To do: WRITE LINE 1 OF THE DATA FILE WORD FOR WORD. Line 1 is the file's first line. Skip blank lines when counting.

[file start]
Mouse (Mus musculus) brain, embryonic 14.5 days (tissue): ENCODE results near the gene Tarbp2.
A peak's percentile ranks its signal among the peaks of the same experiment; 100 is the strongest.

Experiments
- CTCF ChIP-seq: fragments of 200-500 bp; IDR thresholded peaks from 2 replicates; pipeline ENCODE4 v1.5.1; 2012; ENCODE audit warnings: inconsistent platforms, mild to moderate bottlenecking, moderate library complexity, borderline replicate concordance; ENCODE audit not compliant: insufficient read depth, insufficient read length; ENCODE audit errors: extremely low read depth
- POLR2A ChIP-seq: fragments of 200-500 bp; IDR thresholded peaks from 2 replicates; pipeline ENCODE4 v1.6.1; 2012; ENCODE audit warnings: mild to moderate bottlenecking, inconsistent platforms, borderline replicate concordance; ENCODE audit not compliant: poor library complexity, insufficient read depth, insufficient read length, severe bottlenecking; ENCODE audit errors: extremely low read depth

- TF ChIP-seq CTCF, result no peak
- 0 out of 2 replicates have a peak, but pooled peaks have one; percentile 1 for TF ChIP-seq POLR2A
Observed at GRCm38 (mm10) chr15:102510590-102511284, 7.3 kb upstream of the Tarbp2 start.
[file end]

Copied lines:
Mouse (Mus musculus) brain, embryonic 14.5 days (tissue): ENCODE results near the gene Tarbp2.